TORONTO — Patrick Brown refused Monday to shed light on a controversy that saw voters in a Toronto riding receive a letter bearing his signature promising that the Progressive Conservative leader would "scrap" the Liberal sex-ed curriculum.
The letter — which the Liberals say was distributed in several languages — was sent to voters in Scarborough-Rouge River riding ahead of the Sept. 1 byelection that the Progressive Conservatives ultimately won.
Days after the letter became public Brown disavowed it, saying he supports the curriculum.
Brown said he only found out about the letter after it was sent out and suggested it was the work of the local campaign that "went too far."
But The Canadian Press obtained an email that Brown's chief of staff, Nicolas Pappalardo, sent to an independent candidate opposed to the new sex-ed curriculum the day before Brown said he learned of the letter.
"As a courtesy, please find attached an open letter to parents from the Leader of the PC Party of Ontario," Pappalardo wrote in the email. "It will be distributed in the riding this weekend."
Queenie Yu, the independent candidate who received Pappalardo's email, said if she received it early on a Thursday afternoon, "it would have been unlikely that the leader himself did not know about it until mid-day on Friday."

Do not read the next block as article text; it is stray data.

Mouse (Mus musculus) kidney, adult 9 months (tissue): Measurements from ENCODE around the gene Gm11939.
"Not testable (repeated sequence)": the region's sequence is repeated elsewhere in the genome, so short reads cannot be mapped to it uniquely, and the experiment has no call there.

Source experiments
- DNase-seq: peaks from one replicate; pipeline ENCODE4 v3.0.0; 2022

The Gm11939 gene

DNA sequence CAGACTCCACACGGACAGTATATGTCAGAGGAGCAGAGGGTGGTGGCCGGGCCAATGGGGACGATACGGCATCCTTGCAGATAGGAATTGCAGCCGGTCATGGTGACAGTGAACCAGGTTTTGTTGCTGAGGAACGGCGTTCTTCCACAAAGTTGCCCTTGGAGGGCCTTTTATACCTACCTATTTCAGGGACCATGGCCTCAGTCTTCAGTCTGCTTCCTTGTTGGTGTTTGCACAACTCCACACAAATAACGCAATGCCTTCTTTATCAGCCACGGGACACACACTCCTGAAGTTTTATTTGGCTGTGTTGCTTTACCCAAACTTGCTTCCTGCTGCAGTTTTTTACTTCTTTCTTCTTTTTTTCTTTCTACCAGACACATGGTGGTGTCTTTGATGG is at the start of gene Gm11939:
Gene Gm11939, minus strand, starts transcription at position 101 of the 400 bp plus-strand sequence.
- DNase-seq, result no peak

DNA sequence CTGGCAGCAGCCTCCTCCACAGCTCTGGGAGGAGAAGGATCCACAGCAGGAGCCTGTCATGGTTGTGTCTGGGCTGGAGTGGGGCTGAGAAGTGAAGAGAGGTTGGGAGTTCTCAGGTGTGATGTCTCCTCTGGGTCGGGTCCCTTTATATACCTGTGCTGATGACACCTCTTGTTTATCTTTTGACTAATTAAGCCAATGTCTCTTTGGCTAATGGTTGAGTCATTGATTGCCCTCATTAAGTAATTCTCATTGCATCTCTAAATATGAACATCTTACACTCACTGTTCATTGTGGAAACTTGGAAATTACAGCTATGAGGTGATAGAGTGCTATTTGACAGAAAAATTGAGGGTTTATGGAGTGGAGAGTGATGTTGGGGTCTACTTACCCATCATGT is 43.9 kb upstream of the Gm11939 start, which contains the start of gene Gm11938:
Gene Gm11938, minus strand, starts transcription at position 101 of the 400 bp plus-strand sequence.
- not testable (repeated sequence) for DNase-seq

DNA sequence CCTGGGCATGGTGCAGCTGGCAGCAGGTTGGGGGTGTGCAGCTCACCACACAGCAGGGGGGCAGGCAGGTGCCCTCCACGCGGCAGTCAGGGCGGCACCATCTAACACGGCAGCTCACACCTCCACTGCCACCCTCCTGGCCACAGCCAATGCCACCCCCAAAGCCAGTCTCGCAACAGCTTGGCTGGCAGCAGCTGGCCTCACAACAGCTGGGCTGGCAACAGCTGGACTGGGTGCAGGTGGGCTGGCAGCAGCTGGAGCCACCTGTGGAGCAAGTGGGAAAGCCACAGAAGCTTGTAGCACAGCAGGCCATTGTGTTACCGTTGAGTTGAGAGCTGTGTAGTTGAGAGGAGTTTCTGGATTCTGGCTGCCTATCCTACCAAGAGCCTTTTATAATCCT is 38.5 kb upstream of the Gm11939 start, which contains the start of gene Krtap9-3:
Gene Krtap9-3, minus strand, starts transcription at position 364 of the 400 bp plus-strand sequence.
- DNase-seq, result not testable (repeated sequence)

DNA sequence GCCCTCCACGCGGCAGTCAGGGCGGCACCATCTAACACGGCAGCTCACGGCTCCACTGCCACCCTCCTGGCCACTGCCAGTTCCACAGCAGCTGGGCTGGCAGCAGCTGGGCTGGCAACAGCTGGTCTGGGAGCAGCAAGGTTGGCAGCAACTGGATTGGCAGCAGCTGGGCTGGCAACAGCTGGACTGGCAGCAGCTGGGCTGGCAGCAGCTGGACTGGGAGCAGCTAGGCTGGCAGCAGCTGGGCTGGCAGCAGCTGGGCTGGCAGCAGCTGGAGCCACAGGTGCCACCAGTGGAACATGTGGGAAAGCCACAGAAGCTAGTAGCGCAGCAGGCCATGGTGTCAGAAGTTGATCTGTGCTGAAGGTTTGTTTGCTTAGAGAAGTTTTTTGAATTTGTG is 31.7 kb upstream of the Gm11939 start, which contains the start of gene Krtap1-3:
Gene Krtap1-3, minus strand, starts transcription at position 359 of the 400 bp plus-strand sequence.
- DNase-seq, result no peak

Party president Rick Dykstra told television station CP24 the night of the byelection that he knew about the letter "when it was first put out."
Brown refused for more than a week after Pappalardo's email emerged to take questions on how his top staffer came to distribute a letter that espoused the exact opposite of what Brown says are his true views on sex ed.
In a news conference Monday, Brown repeated that "a mistake was made," but would not say how or by who.
"I apologized for it and assumed responsibility," he said. "Ultimately the buck stops with me. I took responsibility and owned it."
But he maintained that the pledge in the letter to "scrap" sex ed was news to him.
"A mistake was made and it's a mistake that I hope never happens again," he said.
Brown said he will be looking at his office's organization, but declined to comment further on what he called the internal operations of his office or the party.
The sex-ed controversy dominated the last week of the byelection campaign in a riding where the curriculum has not been well received. A promise to scrap it would have been popular, Brown has acknowledged.
The curriculum was updated last year for the first time since 1998, but complaints from some parents ranged from not being consulted enough to the lessons being age inappropriate to anger over mentions of same-sex relationships, gender identities and masturbation.